Two Mexican states with very different profiles have been chosen to be part of the new The Climate Pathway Project, which will support state and regional governments to plan long-term decarbonization pathways. This blog post introduces the project and recounts some of the initial stocktaking missions.
Querétaro is a small state with one of the fastest growing GDPs in the country and, due to its close proximity to Mexico City and some of the main ports in the country, it acts as an industry and trade hub. Quintana Roo, on the Yucatán Peninsula, has a booming tourist industry as it is home to one of the most picturesque coastlines in the country.
Despite the differing growth trajectories ahead of them, each state has a similar commitment to reduce their greenhouse gas (GHG) emissions in the long-term and to take ambitious climate action.
The Climate Pathway Project is funded by Norway´s International Climate and Forest Initiative (NICFI) and provides states with technical assistance to plan pathways for mid-century emissions reductions goals. Mexico, alongside Argentina, Brazil and Peru, is one of four Latin American countries that are part of the project. In particular, the project focuses efforts on states and regions with significant emissions from Agriculture, Forestry and Other Land Use (AFOLU) to support the conservation of forests, which act as important carbon sinks.
This project will analyze each state and develop a plan that allows for growth alongside ambitious long-term emissions reductions. The project is being delivered in coordination with the following consortium partners: The Governors’ Climate and Forests (GCF) Task Force, Winrock International and The Center for Climate Strategies.
After a successful initial kick-off meeting that took place in Caquetá, Colombia in May, initial stocktaking missions were held in Mexico in June. The objectives of these missions were to inform relevant stakeholders of the project, compile information to start the pathways analysis and the identification of a team of stakeholders that will participate actively throughout the project.
Each mission consisted of bilateral meetings with stakeholders from different sectors including members of local government agencies, industrial chambers, organized civil society, NGOs and indigenous leaders. During each meeting the priorities of each sector were discussed as well as the opportunities and barriers to emissions reductions and socioeconomic development.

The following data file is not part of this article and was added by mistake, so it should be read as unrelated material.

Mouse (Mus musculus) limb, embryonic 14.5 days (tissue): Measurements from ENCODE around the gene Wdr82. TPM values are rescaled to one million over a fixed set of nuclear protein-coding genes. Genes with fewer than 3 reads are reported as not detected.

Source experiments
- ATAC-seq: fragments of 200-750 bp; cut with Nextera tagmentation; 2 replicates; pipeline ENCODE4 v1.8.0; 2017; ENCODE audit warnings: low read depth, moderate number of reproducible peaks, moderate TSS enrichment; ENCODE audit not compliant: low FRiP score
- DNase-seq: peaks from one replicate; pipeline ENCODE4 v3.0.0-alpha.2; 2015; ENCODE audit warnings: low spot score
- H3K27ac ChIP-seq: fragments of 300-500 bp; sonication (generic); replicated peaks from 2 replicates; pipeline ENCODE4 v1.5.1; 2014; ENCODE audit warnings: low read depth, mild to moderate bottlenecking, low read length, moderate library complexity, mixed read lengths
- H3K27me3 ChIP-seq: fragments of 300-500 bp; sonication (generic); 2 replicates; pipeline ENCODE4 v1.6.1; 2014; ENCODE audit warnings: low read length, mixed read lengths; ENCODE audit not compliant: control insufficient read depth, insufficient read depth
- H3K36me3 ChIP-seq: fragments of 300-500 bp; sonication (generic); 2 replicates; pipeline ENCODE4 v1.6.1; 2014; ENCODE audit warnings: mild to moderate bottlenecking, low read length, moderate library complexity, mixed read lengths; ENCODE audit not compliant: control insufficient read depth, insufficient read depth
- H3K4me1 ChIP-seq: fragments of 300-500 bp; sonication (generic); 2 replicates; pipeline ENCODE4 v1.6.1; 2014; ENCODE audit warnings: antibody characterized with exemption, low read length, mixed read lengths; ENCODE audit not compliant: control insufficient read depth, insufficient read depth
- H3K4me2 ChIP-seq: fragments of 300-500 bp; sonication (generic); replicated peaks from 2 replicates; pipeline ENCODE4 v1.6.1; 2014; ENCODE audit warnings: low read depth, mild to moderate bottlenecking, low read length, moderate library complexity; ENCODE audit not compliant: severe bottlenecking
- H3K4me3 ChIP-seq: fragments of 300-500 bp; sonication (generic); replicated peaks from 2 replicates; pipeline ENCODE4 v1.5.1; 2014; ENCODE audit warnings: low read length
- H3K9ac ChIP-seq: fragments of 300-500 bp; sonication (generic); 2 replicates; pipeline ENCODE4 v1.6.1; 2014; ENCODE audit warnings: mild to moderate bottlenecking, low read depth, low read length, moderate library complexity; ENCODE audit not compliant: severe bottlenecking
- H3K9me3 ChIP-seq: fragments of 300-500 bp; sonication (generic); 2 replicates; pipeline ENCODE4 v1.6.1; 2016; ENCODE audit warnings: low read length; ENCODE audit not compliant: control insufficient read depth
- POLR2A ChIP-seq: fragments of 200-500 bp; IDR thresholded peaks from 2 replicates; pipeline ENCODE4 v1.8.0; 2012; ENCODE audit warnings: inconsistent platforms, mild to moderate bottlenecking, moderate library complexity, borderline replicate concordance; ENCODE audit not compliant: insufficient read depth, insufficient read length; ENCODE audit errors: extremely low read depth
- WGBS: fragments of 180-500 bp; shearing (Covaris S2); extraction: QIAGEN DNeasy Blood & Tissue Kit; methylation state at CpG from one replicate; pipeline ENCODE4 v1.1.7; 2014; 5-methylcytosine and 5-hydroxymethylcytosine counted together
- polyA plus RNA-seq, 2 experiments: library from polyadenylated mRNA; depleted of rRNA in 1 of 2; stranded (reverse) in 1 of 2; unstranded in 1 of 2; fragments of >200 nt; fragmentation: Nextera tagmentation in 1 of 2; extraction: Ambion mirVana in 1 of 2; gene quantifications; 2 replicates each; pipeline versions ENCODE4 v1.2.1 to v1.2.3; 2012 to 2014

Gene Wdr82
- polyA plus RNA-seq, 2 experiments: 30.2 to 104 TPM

For Querétaro, the energy sector was classified as one of the main sectors with transport being the subsector with the highest emissions within this category. As energy production is a mandate of the national government, mitigation actions in the transport sector are under consideration as a priority in the state’s pathway.
For Quintana Roo, emissions from the forestry and agriculture sector (AFOLU) are the highest and, hence, efforts to reduce emissions in these two sectors will be the focus. An initial core working group was identified in each state and some important lessons were captured on how to engage with the different stakeholders in each region.
In Quintana Roo, engaging with indigenous peoples and communities is key as it has one of the highest indigenous populations in Mexico, many of whom own the state’s forest lands.
With the data gathered during the missions, our technical consortium partners — Winrock International and Center for Climate Strategies — will conduct baseline analysis to review information on the emissions in the state as well as their economic indicators and social development plans. Afterwards, the project team will collaborate with the technical working groups in each state to develop a projection of the emissions till 2050 under a ‘business as usual’ scenario.
This exercise will establish the starting point of the pathway analysis by showing stakeholders the outcome should no mitigation actions be implemented. This will be presented in a workshop on a second visit to Mexico in late September that will focus on a discussion of these results and the construction of a possible “long-term low emission vision” in which mitigation actions are considered.
An initial stocktaking mission will be carried out in the five other project regions: Santa Fé (Argentina), São Paulo, Amazonas, Mato Grosso (Brazil) and Madre de Dios (Peru).
There is an incredible potential to learn from the context of each region and The Climate Pathway Project will record all of the lessons learned and best practices to share with the rest of the Under2 Coalition.
We will showcase the initial results of the project in COP25 in Santiago de Chile where we hope to promote an integrated long-term planning process to assist in meeting decarbonization goals.